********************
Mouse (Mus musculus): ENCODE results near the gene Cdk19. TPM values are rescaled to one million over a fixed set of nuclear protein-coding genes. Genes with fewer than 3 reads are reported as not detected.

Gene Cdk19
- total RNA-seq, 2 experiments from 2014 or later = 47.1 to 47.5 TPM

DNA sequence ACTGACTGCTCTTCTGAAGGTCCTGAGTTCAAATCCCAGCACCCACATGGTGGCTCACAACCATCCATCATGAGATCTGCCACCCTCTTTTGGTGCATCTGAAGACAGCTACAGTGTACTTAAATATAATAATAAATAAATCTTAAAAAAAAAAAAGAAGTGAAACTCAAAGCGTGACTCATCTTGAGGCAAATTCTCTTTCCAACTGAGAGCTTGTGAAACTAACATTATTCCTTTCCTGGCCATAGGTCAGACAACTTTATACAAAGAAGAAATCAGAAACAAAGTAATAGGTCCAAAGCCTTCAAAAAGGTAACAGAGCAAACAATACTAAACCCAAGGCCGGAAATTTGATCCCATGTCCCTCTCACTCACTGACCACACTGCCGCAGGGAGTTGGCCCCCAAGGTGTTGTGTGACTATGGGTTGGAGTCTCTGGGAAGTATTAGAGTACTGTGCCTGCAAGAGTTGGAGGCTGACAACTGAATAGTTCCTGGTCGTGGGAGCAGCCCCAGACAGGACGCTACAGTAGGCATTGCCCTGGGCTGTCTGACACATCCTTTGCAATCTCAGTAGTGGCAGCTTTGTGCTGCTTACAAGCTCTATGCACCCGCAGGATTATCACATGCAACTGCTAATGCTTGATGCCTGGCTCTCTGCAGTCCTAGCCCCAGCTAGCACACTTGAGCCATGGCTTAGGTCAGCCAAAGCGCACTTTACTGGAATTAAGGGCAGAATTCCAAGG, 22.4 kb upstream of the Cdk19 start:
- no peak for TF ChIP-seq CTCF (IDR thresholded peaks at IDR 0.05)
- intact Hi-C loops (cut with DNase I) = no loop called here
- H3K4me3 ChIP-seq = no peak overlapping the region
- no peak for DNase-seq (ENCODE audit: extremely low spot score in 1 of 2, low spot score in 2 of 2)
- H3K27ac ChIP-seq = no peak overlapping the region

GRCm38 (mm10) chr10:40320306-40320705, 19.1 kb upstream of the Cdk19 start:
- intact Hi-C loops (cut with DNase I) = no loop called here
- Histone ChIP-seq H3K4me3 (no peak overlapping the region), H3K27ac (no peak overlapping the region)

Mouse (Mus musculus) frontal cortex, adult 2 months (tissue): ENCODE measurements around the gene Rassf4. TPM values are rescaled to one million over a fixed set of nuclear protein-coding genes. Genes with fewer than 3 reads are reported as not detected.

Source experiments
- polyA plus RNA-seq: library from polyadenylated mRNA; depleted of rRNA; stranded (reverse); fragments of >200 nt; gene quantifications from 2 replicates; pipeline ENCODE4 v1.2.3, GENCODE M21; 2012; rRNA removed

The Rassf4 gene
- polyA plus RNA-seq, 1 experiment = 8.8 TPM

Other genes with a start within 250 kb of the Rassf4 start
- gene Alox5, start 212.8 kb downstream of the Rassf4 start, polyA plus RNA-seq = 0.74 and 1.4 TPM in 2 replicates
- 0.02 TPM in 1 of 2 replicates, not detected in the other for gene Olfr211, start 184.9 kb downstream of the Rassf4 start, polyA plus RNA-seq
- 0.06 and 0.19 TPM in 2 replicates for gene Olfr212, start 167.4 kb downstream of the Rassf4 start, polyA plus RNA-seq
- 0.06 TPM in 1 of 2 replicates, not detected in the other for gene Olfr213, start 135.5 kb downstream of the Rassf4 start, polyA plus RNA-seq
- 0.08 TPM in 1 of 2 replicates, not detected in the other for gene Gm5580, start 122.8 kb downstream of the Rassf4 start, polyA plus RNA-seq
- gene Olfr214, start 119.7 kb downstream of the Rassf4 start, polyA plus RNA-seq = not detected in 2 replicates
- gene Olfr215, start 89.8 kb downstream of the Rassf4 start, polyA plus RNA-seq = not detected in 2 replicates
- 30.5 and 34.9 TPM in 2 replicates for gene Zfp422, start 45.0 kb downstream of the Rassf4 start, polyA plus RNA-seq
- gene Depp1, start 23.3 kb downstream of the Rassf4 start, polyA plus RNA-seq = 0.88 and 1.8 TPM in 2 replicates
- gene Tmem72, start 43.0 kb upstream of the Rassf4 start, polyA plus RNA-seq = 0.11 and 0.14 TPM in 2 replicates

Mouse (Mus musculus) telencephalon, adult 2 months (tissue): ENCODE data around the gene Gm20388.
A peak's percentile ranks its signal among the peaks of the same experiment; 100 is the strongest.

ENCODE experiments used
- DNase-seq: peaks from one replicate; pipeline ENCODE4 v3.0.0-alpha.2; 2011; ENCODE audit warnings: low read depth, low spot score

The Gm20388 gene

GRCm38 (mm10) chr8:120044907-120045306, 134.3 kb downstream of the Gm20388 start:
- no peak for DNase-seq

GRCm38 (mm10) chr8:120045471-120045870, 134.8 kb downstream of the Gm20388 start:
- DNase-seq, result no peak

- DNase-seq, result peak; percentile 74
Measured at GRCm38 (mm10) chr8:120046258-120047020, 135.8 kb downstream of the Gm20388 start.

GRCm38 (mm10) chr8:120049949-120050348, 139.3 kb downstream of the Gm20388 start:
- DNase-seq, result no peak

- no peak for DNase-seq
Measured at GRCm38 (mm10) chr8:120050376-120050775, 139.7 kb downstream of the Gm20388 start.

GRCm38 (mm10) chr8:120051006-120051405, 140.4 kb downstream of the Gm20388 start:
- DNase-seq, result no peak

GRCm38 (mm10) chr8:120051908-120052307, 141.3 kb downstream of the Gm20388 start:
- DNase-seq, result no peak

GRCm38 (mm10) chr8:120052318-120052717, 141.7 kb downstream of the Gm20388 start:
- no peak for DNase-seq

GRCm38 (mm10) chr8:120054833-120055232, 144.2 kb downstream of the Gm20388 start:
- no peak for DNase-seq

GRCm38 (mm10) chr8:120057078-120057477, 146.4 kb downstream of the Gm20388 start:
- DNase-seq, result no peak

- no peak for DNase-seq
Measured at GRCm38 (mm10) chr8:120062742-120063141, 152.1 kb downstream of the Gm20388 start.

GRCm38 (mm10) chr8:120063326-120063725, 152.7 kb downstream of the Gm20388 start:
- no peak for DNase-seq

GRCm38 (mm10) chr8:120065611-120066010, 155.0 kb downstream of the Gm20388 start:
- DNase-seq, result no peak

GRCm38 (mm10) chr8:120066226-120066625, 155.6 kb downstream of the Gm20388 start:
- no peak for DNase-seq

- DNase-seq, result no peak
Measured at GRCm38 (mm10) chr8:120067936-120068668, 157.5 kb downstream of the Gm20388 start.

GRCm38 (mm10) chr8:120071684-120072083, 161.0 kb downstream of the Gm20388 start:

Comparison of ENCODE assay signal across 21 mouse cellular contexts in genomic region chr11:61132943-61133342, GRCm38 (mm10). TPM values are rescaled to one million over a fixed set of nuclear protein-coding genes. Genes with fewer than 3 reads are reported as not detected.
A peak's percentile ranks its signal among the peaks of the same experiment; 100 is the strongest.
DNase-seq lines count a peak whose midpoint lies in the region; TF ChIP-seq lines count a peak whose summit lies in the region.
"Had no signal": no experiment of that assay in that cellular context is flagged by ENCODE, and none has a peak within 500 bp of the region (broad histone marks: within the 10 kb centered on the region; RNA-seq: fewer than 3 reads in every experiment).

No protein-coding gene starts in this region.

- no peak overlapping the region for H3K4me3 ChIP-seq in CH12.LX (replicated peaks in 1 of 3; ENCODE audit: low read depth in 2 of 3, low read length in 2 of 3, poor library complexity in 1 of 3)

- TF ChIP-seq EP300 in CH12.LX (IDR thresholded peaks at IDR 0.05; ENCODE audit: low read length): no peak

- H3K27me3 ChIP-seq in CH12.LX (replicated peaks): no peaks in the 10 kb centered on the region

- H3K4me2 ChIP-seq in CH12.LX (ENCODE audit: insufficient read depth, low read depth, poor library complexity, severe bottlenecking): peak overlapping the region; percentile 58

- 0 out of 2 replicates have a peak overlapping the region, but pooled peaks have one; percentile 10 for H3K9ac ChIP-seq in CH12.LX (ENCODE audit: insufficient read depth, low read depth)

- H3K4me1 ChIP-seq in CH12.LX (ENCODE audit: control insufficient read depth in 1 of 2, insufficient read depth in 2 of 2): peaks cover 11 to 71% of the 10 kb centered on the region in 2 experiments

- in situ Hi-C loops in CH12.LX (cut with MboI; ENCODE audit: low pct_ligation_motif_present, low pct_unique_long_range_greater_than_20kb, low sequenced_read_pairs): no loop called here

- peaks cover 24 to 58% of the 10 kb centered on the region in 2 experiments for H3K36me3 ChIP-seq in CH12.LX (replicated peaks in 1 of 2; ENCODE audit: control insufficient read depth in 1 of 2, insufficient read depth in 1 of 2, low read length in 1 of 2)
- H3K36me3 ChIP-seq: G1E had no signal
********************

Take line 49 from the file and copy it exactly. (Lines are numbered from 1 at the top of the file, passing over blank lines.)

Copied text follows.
- no peak for DNase-seq